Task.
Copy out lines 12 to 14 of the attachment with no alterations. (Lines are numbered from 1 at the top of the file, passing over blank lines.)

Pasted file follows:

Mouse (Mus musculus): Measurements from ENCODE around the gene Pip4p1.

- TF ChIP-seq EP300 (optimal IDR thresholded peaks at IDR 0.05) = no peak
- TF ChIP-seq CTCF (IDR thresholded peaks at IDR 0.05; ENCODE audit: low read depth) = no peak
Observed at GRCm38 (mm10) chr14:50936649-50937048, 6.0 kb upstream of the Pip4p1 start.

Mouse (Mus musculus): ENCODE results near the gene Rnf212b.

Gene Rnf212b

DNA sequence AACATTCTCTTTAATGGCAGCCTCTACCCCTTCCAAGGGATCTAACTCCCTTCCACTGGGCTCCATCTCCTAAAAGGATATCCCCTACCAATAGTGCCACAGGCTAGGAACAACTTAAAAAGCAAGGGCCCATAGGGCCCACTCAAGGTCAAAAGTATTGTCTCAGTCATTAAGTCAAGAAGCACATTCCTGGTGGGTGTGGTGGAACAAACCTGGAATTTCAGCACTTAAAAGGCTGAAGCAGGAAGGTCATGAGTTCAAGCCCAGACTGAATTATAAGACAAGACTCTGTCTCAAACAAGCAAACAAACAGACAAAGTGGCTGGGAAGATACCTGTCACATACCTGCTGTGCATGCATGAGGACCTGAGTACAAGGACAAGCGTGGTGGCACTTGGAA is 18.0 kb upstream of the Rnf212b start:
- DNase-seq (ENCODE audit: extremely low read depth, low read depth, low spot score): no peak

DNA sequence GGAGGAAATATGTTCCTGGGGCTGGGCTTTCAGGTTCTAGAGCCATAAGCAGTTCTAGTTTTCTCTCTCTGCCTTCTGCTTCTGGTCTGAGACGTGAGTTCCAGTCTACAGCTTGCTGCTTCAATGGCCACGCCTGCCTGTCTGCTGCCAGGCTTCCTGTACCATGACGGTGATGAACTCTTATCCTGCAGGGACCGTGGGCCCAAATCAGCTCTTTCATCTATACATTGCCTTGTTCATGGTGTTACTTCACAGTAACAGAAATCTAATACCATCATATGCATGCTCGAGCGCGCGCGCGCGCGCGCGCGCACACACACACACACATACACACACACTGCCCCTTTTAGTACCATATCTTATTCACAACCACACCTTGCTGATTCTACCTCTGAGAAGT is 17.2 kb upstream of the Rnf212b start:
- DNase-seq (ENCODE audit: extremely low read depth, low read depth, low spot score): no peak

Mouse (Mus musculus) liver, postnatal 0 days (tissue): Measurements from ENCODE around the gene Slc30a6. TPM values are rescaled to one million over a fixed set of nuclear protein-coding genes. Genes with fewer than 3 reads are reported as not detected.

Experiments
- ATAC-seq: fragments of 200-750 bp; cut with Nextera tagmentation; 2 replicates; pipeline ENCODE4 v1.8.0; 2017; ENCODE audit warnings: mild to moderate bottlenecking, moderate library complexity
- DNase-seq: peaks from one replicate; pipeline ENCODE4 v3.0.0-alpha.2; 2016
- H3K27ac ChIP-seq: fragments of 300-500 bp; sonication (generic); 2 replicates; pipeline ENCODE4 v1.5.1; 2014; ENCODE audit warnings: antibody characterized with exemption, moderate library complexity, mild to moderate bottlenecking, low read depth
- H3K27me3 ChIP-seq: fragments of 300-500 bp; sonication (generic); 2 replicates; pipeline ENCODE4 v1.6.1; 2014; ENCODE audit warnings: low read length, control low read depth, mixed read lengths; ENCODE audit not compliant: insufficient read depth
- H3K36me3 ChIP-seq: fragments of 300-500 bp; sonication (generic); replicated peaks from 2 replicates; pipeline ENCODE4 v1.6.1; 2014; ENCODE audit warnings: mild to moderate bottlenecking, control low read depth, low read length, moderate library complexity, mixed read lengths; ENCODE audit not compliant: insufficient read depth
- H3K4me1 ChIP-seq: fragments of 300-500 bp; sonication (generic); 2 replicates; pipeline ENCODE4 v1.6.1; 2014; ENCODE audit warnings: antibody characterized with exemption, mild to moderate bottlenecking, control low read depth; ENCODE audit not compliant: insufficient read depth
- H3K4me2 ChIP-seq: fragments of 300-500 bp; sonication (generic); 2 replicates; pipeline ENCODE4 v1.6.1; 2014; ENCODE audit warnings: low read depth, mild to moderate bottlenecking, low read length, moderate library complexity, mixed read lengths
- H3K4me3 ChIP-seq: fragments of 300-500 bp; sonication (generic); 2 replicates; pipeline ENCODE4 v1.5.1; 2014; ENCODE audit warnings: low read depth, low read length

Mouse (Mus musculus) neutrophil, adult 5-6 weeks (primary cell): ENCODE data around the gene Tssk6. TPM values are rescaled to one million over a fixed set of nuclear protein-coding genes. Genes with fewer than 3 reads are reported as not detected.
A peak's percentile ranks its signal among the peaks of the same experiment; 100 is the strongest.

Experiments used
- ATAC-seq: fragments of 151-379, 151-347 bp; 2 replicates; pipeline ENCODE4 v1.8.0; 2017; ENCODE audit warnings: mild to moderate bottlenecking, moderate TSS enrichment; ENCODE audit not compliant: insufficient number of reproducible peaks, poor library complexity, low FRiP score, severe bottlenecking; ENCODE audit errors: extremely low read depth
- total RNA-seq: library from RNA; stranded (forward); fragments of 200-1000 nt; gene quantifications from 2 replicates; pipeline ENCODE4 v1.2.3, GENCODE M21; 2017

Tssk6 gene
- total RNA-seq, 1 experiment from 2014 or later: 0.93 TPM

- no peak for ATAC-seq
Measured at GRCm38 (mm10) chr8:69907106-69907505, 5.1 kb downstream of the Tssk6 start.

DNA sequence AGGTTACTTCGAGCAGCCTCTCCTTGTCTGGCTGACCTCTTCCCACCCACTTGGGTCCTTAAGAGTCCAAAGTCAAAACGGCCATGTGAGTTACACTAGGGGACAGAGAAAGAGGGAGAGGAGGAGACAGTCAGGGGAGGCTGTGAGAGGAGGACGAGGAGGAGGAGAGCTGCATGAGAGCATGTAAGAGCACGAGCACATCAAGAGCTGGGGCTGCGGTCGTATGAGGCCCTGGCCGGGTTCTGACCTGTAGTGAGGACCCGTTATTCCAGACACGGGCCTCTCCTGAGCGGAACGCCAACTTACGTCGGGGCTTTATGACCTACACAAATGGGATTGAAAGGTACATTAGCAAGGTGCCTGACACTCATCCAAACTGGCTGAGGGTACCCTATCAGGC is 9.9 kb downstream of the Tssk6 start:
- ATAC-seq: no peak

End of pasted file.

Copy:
Experiments
- ATAC-seq: fragments of 200-750 bp; cut with Nextera tagmentation; 2 replicates; pipeline ENCODE4 v1.8.0; 2017; ENCODE audit warnings: mild to moderate bottlenecking, moderate library complexity
- DNase-seq: peaks from one replicate; pipeline ENCODE4 v3.0.0-alpha.2; 2016